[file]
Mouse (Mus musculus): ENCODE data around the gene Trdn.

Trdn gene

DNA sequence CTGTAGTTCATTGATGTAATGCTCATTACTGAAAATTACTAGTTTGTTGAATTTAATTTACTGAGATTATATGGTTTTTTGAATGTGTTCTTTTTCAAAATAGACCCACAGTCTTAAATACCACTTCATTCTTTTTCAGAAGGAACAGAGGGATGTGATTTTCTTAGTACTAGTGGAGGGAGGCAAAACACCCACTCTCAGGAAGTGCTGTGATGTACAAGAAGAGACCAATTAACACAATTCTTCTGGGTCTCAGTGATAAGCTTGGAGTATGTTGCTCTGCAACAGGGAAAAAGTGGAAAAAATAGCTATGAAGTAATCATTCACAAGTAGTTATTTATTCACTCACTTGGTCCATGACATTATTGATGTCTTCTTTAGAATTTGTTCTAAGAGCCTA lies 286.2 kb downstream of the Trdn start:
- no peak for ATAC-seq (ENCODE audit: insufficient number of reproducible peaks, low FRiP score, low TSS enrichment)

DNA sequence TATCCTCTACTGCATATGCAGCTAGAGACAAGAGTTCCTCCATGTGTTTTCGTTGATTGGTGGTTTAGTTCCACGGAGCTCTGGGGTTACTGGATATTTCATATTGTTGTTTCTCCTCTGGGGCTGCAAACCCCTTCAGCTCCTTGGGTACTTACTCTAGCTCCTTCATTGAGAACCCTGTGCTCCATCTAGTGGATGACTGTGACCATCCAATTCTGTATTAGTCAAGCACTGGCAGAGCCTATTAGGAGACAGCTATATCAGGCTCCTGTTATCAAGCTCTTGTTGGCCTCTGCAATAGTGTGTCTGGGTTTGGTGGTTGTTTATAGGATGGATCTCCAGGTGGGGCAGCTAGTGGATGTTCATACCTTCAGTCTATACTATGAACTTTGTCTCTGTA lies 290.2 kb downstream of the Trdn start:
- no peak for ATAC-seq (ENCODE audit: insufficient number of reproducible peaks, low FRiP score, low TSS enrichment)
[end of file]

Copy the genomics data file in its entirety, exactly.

Mouse (Mus musculus): ENCODE data around the gene Trdn.

Trdn gene

DNA sequence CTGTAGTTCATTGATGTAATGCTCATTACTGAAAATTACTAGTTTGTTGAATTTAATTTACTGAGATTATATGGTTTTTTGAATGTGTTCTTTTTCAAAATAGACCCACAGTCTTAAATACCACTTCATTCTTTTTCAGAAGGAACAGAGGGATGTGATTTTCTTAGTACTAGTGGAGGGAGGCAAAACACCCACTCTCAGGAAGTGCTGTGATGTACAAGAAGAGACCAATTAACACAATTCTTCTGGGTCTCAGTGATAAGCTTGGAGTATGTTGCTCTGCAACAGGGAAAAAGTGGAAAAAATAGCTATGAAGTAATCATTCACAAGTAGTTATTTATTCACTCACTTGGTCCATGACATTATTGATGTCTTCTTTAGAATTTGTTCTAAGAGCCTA lies 286.2 kb downstream of the Trdn start:
- no peak for ATAC-seq (ENCODE audit: insufficient number of reproducible peaks, low FRiP score, low TSS enrichment)

DNA sequence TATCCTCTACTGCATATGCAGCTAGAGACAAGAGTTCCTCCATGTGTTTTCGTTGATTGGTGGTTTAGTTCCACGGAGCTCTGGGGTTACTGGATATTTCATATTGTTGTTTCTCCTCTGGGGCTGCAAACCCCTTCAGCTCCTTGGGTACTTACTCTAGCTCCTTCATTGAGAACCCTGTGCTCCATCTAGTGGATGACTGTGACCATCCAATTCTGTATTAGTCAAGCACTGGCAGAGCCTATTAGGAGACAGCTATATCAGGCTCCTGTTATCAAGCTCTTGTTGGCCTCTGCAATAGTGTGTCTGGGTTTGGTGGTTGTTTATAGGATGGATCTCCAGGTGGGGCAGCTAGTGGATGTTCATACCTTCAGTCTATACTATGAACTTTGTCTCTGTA lies 290.2 kb downstream of the Trdn start:
- no peak for ATAC-seq (ENCODE audit: insufficient number of reproducible peaks, low FRiP score, low TSS enrichment)